In the Loop

News and views from across Mayo Clinic

April 30, 2015

Comforting Gifts for Pediatric Patients from One of Their Own

By In the Loop

Curtis Morey with fellow pediatric patient Elizabeth White.

Curtis Morey returned to Mayo Clinic bearing gifts to support his fellow pediatric patients, who he calls "the strongest people I have met" and "the brightest part of my day." 

It's one thing for caregivers to help patients heal. It's another to watch patients return, not for themselves, but in service to others. We've been fortunate enough to bring you a number of these stories. Like when Jodeci Buck,  in lieu of gifts for herself for her graduation, asked her friends and family for things she could re-gift to patients at the Mayo Clinic Children's Center. Or when Tasha Schuh gave an inspirational speech at a Mayo symposium crediting being a "former and current Mayo patient" for her renewed outlook: living a purposeful life, choosing to have a positive attitude, and knowing there is hope no matter how dark things get.

Earlier this month, young Curtis Morey came back to Mayo Clinic with a little celebration in his step, much like a previous time he visited. This time, Curtis was here to share gifts of books, blankets, pillows and other items with pediatric patients at Mayo. A few years ago, Curtis, now 17, was diagnosed with medulloblastoma (a type of brain tumor) and was successfully treated at Mayo Clinic. We were there to cover the celebration his mom had arranged around his last day of chemotherapy treatment.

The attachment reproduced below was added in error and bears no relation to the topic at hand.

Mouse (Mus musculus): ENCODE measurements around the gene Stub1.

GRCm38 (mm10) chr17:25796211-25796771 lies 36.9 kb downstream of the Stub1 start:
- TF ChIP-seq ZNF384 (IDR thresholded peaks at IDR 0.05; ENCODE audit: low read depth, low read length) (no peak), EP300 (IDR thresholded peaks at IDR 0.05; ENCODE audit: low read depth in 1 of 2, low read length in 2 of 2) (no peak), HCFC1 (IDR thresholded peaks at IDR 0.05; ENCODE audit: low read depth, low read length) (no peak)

Curtis Morey (center), with his brother Chase and Dr. Amulya Nageswara Rao.

Curtis has not forgotten the difficult times that came with his diagnosis and treatment. In a heartfelt note that accompanied each of the gifts he recently gave out, Curtis writes that it was his family and faith that carried him through the hard times.

He also wrote, "When I come to Mayo, the brightest part of my day is meeting kids like you. The kids in pediatrics are some of the strongest people I have met. I have been so blessed to come here and talk and give out gifts of blankets, books and pillows to people like you. I only wish I could do more." He goes on to offer words of encouragement and strength to his pediatric friends.

Curtis' mom, Deborah, tell us that this visit and the giving of the gifts were part of Curtis' 11th grade Capstone Project. From his note, we gather that the gifts were made possible by donations from his friends and family.

It would be the capper if you'd share your comments and share this story.

Tags: Cancer, Mayo Clinic Children's Center, Patient Stories

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